Policy in practice
Payments for ecosystem services (PES) programmes are being introduced to conserve marine and coastal ecosystems. Based on the beneficiary-pays approach, those who would benefit from the enhanced provision of ecosystem services (i.e. above that of the status quo) can pay resource owners or managers to change their management practices so as to incentivise higher (or additional) ecosystem service provision. Potential buyers may include the fishing, tourism, recreation and marine renewable energy industries; municipalities and governments; and so forth. For example, local hotels and tourism operators could pay for reef conservation due to the benefits associated with decreased beach erosion and species conservation (e.g. for scuba divers).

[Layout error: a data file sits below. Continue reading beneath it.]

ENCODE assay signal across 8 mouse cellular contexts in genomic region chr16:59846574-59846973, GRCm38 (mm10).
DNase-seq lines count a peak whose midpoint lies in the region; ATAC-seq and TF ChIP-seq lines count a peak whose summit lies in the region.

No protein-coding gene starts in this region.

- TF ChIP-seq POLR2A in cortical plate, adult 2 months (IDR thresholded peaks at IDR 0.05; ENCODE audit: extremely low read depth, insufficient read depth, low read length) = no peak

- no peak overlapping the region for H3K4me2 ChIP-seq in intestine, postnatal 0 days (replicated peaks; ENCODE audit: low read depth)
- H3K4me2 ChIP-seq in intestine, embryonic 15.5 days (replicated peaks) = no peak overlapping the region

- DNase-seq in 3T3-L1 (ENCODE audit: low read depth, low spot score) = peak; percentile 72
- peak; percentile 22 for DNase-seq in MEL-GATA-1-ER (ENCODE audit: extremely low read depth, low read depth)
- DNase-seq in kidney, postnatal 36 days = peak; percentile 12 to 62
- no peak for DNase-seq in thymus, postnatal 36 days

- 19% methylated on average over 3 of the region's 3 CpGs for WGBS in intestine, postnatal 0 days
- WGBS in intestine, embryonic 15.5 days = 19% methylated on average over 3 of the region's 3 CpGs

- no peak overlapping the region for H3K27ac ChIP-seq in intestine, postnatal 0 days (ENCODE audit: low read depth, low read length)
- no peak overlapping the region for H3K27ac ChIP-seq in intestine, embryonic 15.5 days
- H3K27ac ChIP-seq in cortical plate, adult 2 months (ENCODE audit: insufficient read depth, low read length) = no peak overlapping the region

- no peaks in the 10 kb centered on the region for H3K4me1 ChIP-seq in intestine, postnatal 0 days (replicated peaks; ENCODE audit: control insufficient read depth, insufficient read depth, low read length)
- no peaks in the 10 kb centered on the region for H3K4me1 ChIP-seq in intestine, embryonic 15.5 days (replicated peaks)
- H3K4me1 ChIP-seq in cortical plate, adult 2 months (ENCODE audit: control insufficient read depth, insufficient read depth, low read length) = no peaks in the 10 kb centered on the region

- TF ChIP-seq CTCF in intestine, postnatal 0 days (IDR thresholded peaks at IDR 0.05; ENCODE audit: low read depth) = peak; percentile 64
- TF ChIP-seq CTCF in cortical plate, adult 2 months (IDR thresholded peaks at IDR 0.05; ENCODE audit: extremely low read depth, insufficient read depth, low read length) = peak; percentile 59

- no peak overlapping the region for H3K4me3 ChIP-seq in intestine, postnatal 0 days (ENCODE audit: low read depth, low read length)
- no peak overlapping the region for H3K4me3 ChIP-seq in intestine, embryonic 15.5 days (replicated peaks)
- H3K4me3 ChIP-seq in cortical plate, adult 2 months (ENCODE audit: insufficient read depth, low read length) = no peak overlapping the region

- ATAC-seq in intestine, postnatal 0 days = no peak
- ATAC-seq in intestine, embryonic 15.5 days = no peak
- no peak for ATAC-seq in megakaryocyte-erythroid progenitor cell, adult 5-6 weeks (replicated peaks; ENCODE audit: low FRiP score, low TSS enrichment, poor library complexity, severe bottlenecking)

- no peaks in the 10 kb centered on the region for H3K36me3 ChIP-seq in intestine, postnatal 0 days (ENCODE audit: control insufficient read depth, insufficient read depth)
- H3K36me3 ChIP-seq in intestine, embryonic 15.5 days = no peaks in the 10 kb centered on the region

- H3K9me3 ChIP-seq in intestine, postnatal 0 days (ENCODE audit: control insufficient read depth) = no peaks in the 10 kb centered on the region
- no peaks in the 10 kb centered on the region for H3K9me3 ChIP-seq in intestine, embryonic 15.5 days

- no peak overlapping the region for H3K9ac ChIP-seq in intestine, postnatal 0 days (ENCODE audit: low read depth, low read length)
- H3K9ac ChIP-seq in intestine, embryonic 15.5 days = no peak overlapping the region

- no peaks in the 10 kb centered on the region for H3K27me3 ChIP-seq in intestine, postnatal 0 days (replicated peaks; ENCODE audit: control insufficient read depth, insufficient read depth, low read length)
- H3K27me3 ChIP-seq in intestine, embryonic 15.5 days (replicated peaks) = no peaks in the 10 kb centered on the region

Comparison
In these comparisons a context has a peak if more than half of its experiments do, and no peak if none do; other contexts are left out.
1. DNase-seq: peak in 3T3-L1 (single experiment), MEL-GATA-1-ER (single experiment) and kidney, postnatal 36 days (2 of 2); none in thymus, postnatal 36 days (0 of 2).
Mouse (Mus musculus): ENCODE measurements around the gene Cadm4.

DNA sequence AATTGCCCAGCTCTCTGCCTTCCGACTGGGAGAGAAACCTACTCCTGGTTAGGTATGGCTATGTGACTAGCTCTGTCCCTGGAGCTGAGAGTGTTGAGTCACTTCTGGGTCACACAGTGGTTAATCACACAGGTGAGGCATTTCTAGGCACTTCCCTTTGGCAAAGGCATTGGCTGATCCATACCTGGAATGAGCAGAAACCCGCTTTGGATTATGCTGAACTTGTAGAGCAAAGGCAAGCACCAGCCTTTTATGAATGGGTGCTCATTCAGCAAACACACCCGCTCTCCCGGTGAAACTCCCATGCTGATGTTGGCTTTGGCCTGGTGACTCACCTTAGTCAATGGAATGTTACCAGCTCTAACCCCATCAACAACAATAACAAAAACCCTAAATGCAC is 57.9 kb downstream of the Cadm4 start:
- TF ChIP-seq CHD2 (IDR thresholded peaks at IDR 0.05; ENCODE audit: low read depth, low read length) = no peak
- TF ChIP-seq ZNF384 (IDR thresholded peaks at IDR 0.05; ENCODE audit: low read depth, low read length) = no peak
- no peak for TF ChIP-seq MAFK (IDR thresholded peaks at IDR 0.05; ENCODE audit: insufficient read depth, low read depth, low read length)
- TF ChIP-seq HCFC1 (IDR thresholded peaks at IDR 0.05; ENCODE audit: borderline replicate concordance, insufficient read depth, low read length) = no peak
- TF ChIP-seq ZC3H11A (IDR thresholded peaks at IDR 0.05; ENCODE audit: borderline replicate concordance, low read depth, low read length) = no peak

- Tanzania’s Marine Legacy Fund -- a payments for ecosystems (PES) programme -- derives revenues from commercial fishing licences, marine ecotourism revenue sharing, and oil and gas taxation that is used to pay coastal communities for conservation and to finance some operational expenses.
- PES programmes also show potential for involving local communities. The Luis Echeverria community in Mexico is protecting about 48.5 km2 of grey whale habitat in exchange for USD 25 000, used to finance small-scale development and alternative income generation. The government of Seychelles, with co-funding from the Global Environment Fund (GEF), instituted a buyout and retraining programme for tortoiseshell artisans prior to banning commercial sales.